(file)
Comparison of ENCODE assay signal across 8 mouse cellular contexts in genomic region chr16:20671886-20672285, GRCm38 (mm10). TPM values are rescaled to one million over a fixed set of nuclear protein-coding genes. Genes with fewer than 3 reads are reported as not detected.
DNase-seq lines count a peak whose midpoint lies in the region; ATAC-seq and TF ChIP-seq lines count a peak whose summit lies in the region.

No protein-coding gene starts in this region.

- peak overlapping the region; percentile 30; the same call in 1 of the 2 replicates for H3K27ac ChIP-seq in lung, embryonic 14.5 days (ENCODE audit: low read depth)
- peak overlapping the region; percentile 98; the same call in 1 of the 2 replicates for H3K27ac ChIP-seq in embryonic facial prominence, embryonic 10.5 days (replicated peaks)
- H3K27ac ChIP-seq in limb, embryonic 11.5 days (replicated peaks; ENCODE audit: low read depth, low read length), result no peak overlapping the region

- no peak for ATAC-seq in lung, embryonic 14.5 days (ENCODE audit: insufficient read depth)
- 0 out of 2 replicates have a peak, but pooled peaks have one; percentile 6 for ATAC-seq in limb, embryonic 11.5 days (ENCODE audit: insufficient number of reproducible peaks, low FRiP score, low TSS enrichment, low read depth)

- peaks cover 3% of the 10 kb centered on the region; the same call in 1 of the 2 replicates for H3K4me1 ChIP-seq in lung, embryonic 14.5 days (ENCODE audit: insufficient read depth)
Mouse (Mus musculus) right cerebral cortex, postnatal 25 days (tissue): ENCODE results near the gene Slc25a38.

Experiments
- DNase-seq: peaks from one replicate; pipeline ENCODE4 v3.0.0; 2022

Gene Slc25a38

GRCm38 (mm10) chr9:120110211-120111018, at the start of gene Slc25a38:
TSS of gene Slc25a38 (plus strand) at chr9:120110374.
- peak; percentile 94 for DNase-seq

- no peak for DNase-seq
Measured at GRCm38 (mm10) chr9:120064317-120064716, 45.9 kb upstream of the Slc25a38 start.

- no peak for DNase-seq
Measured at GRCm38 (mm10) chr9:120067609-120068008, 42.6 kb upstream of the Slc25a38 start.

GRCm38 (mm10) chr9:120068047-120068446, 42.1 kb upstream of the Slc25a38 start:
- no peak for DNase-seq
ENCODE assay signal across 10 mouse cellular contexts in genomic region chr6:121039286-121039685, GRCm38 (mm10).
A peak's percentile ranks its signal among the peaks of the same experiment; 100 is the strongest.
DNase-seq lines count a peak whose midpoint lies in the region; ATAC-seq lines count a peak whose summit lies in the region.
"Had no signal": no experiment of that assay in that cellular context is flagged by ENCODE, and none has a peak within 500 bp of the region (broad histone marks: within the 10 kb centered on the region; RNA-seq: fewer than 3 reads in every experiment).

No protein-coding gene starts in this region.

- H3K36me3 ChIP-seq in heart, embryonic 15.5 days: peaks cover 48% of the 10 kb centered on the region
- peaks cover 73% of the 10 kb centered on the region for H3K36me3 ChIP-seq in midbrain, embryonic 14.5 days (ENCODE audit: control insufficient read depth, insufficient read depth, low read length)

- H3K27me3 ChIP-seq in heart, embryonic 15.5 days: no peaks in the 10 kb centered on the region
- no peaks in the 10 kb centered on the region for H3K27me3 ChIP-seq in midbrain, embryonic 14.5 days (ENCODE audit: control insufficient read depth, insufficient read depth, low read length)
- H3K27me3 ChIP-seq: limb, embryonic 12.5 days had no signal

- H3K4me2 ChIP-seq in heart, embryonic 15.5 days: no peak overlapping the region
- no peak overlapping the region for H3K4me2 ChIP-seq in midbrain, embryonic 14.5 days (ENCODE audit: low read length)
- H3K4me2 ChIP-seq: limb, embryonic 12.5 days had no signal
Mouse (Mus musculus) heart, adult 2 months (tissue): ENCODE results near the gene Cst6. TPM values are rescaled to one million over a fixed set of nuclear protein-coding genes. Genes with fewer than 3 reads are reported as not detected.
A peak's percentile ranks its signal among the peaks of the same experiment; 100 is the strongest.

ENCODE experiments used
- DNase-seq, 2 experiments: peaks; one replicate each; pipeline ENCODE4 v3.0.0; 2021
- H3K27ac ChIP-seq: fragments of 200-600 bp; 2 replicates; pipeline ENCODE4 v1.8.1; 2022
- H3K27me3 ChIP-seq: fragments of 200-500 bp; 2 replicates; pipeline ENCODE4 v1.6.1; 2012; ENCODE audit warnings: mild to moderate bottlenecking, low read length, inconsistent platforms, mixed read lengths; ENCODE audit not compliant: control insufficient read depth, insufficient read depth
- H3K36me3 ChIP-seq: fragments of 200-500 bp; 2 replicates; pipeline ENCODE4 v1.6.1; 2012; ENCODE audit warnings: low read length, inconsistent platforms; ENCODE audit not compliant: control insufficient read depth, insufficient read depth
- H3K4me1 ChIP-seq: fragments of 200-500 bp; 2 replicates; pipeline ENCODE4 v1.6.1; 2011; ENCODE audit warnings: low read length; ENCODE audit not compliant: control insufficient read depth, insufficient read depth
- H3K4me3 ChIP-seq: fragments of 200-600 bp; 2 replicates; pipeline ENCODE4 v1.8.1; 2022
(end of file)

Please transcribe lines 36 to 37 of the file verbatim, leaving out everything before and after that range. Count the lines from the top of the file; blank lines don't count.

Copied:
Mouse (Mus musculus) heart, adult 2 months (tissue): ENCODE results near the gene Cst6. TPM values are rescaled to one million over a fixed set of nuclear protein-coding genes. Genes with fewer than 3 reads are reported as not detected.
A peak's percentile ranks its signal among the peaks of the same experiment; 100 is the strongest.